The Middle East startups are growing fast. They are overcoming barriers from cultural differences to resources scarcity with the intentions to tap into a growing local market for technology. Multiple tech startups have successfully made their way into the Middle Eastern geography. GV, formerly Google Ventures, an investor-arm of Google has taken an impressive initiative to provide required funding to startups. Therefore, this region is experiencing a tech boom like never before. Also, crowdfunding is playing an essential role to support this rising tech revolution which is gradually moving ahead among the youth in a form of enthusiasm and further helping in reshaping their lives and cultures in the Middle East.
According to research by MAGNiTT , an annual investment of start-ups in the Middle East region is fast reaching to $1 billion industry. The research excludes Israel, which has its own well-established start-up ecosystem. Last year the amount was inflamed more than quadrupled into tech firms, reaching $870 million. However, the vast majority of this $625 million were flooded into just two firms: online retailer Souq; and Careem – the Dubai based rival to Uber which operates in 53 cities across the Middle East, North Africa (MENA) and South Asia.
Amazon’s acquisition of Souq.com was reported to be in the region of $650-$750 million on the global map this year. Souq is one of the Middle East and North Africa region (MENA’s) top online retailer and competes with Amazon in a few key markets. Most of the investment in MENA start-ups go to one country. According to MAGNiTT , the United Arab Emirates (UAE) has secured half of all tech funding in the region over the past three years.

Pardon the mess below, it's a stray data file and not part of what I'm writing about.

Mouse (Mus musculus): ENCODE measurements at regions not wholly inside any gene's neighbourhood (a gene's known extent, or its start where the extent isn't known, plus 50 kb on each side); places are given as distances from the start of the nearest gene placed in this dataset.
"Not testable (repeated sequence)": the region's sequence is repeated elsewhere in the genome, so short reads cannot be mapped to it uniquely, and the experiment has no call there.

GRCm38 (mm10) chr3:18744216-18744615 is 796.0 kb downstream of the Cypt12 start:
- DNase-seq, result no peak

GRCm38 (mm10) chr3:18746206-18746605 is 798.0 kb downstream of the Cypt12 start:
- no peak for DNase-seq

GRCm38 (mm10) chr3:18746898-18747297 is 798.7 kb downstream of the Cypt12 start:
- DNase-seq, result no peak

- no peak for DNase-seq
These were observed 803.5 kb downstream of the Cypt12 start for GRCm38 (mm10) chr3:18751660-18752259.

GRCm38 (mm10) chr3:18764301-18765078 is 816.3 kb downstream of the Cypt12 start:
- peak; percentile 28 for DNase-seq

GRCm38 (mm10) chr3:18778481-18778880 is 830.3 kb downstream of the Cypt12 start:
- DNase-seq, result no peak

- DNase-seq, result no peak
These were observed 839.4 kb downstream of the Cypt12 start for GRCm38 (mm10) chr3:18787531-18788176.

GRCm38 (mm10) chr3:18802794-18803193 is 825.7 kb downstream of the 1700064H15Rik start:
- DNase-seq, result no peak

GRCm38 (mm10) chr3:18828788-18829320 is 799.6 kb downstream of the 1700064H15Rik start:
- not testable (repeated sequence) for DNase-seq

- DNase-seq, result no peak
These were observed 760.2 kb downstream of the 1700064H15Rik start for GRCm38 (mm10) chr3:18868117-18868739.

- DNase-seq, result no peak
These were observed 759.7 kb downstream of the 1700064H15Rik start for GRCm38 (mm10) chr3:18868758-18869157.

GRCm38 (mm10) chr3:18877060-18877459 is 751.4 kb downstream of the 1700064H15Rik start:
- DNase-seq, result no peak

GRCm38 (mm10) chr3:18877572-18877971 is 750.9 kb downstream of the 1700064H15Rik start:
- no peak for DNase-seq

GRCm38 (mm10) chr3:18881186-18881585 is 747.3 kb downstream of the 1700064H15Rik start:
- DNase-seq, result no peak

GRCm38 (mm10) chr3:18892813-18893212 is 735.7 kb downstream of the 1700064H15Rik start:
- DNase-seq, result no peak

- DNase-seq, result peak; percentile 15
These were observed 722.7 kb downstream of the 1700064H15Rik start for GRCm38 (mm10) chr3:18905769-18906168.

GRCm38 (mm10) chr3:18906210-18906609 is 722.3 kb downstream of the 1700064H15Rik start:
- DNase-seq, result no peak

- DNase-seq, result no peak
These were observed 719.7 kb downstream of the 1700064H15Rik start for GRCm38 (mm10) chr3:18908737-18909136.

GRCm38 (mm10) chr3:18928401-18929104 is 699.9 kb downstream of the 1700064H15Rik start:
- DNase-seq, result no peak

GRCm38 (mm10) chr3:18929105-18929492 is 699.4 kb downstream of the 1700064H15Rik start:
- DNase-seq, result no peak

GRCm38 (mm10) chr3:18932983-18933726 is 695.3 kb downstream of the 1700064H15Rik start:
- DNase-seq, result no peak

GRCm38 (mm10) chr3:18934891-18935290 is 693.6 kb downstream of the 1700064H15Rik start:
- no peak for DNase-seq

UAE is ranked the easiest country in the region in which to run a new business, it is perhaps unsurprising that it attracts the most funds. According to The Economist survey from the World Bank data , high levels of bureaucracy combined with lack of government support in many MENA countries create an environment more hostile to start-ups than in many other parts of the world.
However, there are signs that governments are altering their approach in a bid to be more globally competitive. For example, earlier this year Egypt introduced a new bankruptcy bill that abolishes imprisonment for company founders whose businesses fail.
Middle Eastern cities have a long way to go before they can compete with leading global start-up hubs. Not a single Arab nation featured in The Global Startup Genome Ecosystem Report 2017(3), a survey which ranks global cities according to their ability to create environments in which start-ups thrive.
The only city from the wider Middle Eastern region to feature was Tel Aviv, in Israel, which punches far above its weight in the global tech industry. The good news is there is plenty of room for growth, just 8%  of businesses in MENA have a digital presence and only 1.5% of MENA’s retail sales are online. The digital market is estimated to add $95 billion in annual GDP by 2020.
Gateway TechnoLabs has many clients in the middle east working on various projects for more than a decade. Our continued participation reflects absolute commitment to adopt smart technologies and solutions and introducing them to a public platform. Various industry expertise such as Auto, Retail, Travel and Logistics, Product Engineering and Startups have led us to cater clienteles in the middle east region. Contact us to know more about our contribution in middle east startups.
 2016 State of MENA Funding www.magnitt.com/sites/default/files/files/STATE_OF_MENA_FUNDING(1).pdf
 Economist Middle East and Africa
 The Global Startup Genome Ecosystem Report 2017
 Techcrunch Report on Middle East Startups
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